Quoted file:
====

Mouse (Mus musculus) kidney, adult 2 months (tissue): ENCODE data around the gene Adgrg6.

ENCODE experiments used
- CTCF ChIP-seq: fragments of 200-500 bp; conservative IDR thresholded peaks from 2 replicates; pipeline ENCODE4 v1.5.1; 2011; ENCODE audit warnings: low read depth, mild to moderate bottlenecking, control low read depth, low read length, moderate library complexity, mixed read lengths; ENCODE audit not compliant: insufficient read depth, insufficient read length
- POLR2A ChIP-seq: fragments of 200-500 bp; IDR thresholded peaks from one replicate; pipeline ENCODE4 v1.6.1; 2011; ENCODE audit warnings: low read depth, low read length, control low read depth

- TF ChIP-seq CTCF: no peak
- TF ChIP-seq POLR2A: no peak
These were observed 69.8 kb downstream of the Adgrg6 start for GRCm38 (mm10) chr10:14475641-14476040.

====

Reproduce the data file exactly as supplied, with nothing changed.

Mouse (Mus musculus) kidney, adult 2 months (tissue): ENCODE data around the gene Adgrg6.

ENCODE experiments used
- CTCF ChIP-seq: fragments of 200-500 bp; conservative IDR thresholded peaks from 2 replicates; pipeline ENCODE4 v1.5.1; 2011; ENCODE audit warnings: low read depth, mild to moderate bottlenecking, control low read depth, low read length, moderate library complexity, mixed read lengths; ENCODE audit not compliant: insufficient read depth, insufficient read length
- POLR2A ChIP-seq: fragments of 200-500 bp; IDR thresholded peaks from one replicate; pipeline ENCODE4 v1.6.1; 2011; ENCODE audit warnings: low read depth, low read length, control low read depth

- TF ChIP-seq CTCF: no peak
- TF ChIP-seq POLR2A: no peak
These were observed 69.8 kb downstream of the Adgrg6 start for GRCm38 (mm10) chr10:14475641-14476040.